Netflix description: "When his outlaw dad is kidnapped, Tommy 'White Knife' Stockburn sets off across the West on a rescue mission with five brothers he never knew he had."

111. “The True Memoirs of an International Assassin” — 0%

Critic score: 0%

Audience score: 43%

Netflix description: "After his publisher markets his crime novel as a memoir, a novice author finds himself forcibly recruited into a deadly political plot in Venezuela."

110. "Father of the Year"— 0%

Critic score: 0%

Audience score: 52%

Netflix description:"A drunken debate between two recent college grads about whose father would win in a fight leads to mayhem."

109. “The Do-Over” — 10%

Critic score: 10%

Audience score: 42%

Netflix description: "The life of a bank manager is turned upside down when a friend from his past manipulates him into faking his own death and taking off on an adventure."

108. "Sextuplets"— 14%

Critic score: 14%

Audience score: 38%

Netflix description:"When a dad-to-be learns he's actually a sextuplet, he sets off on a wild journey to meet his long-lost family. Marlon Wayans stars as all six siblings."

107. "The Kissing Booth"— 17%

Critic score: 17%

Audience score: 61%

Netflix description: "When teenager Elle's first kiss leads to a forbidden romance with the hottest boy in high school, she risks her relationship with her best friend."


106. "The Outsider"— 17%

Critic score: 17%

Audience score: 68%

Netflix description:"A frontier sheriff tries to protect his sadistic son from a Chinese railroad worker hellbent on revenge."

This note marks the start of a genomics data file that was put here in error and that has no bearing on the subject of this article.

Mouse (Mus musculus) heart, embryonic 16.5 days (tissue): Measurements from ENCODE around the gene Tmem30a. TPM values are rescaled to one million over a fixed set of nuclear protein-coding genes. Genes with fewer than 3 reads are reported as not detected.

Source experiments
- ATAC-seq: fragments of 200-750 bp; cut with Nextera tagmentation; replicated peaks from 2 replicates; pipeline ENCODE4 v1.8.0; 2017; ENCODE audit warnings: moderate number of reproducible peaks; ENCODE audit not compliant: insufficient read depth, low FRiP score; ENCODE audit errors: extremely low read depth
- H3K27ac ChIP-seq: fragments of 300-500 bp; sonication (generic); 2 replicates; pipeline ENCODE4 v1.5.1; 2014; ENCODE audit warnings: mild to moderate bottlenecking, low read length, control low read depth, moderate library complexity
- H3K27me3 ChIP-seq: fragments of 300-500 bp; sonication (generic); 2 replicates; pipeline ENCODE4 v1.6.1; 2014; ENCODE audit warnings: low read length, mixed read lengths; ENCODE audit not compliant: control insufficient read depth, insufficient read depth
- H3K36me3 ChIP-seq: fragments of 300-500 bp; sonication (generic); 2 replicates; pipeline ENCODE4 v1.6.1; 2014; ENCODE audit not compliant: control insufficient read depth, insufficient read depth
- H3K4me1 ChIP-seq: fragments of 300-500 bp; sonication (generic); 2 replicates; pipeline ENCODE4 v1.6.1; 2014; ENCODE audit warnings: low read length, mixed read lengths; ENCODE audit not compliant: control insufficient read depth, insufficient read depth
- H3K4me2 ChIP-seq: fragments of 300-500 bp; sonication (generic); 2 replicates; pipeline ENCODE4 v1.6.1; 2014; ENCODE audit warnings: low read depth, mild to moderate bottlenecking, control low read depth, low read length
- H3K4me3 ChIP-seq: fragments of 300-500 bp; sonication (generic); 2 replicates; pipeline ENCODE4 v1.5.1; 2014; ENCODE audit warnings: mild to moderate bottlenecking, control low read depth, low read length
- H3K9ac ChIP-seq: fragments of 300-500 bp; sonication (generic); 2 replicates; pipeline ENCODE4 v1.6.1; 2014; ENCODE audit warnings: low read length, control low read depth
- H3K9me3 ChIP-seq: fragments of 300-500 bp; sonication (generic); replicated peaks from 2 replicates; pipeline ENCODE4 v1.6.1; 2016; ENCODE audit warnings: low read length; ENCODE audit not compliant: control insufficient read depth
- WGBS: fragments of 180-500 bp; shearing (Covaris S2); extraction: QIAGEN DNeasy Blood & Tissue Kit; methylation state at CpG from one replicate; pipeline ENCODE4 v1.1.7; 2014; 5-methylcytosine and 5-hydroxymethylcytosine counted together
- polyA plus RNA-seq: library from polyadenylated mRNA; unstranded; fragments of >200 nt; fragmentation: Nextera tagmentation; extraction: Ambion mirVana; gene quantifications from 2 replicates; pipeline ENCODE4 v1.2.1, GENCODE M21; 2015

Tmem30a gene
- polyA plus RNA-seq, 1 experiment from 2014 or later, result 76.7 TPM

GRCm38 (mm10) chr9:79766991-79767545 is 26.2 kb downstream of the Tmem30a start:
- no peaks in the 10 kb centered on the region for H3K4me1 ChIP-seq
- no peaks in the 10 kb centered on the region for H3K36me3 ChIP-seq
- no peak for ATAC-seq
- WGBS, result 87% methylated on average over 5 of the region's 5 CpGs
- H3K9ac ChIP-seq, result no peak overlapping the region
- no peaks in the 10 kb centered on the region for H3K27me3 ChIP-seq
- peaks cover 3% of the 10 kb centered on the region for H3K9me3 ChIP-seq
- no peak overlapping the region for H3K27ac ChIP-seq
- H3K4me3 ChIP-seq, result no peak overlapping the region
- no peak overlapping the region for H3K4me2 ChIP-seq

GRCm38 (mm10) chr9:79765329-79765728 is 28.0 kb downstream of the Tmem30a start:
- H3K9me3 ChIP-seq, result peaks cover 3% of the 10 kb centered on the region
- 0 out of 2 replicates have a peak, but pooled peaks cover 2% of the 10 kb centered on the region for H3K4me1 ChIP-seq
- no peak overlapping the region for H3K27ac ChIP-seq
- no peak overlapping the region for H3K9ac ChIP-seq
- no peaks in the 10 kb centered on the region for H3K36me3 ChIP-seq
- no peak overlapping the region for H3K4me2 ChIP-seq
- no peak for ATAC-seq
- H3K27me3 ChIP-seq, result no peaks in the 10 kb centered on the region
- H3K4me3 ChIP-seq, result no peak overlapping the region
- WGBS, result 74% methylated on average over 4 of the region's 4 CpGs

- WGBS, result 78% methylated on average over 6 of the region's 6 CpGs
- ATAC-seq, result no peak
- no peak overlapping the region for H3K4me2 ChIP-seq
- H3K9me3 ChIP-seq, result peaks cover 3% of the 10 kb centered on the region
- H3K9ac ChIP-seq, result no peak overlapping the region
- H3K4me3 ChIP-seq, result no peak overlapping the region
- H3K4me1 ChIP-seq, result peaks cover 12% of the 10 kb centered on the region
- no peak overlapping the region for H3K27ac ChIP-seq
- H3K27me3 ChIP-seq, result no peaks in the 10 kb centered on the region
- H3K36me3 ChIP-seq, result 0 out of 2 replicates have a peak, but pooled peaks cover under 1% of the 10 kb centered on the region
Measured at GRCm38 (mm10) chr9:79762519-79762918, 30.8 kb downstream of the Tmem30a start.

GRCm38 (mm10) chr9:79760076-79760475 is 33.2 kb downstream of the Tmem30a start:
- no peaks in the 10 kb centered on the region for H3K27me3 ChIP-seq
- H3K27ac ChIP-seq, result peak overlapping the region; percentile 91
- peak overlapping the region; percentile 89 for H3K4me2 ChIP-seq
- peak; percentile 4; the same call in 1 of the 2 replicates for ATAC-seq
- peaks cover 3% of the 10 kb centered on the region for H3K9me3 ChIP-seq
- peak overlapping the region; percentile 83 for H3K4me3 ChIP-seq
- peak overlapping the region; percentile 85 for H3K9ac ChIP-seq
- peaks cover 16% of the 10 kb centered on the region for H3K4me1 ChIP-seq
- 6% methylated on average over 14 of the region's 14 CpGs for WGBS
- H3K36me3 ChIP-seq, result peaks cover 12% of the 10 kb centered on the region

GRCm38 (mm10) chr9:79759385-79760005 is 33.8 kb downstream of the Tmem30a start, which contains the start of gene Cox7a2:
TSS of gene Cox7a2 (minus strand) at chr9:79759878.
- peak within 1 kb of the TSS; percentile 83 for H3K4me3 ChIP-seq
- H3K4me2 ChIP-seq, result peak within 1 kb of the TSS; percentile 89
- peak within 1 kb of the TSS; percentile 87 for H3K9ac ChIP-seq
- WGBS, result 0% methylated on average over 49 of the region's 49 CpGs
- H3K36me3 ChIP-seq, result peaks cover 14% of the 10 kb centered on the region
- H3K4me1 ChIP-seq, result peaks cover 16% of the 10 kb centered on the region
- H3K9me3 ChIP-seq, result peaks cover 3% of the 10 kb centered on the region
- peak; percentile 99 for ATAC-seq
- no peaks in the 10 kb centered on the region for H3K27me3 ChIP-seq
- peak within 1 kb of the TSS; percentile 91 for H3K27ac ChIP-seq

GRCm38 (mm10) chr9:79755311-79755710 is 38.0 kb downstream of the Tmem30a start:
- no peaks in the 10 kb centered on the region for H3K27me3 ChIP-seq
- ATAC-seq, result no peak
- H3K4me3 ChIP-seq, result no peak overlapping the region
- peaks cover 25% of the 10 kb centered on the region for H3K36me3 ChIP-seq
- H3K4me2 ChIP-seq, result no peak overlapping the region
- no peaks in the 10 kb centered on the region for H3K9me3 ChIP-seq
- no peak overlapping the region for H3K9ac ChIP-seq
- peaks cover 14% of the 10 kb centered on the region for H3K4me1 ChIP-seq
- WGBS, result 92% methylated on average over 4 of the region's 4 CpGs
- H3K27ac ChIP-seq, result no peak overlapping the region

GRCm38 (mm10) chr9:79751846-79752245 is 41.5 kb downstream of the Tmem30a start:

105. "The Cloverfield Paradox"— 18%

Critic score: 18%

Audience score: 43%

Netflix description: "Orbiting above a planet on the brink of war, scientists test a device to solve an energy crisis and end up face-to-face with a dark alternate reality."

104. “Crouching Tiger, Hidden Dragon: Sword of Destiny” — 19%

Critic score: 19%

Audience score: 38%

Netflix description: "Renowned warrior Yu Shu-Lien comes out of retirement to keep the legendary Green Destiny sword away from villainous warlord Hades Dai."

103. "Mute"— 20%

Critic score: 20%

Audience score: 47%

Netflix description:"When his girlfriend vanishes, a mute man ventures into a near-future Berlin's seamy underworld, where his actions speak louder than words."

102. “Brain on Fire” — 22%

Critic score: 22%

Audience score: 60%

Netflix description: "Struck by a mysterious, mentally devastating illness, a young reporter searches for answers while battling psychosis, catatonia and memory loss."

101. "The Open House"— 23%

Critic score: 23%

Audience score: 8%

Netflix description: "Following a tragedy, a mother and her teen son move to a relative's vacant vacation home, where eerie and unexplained forces conspire against them."

100. "Otherhood"— 26%

Critic score: 26%

Audience score: 58%

Netflix description:"Feeling forgotten on Mother's Day, three best friends leave the suburbs and drive to New York City to surprise their adult sons."

99. "The Week Of"— 27%

Critic score: 27%

Audience score: 34%

Netflix description:"Two fathers with clashing views about their children's upcoming wedding struggle to keep it together during the chaotic week before the big day."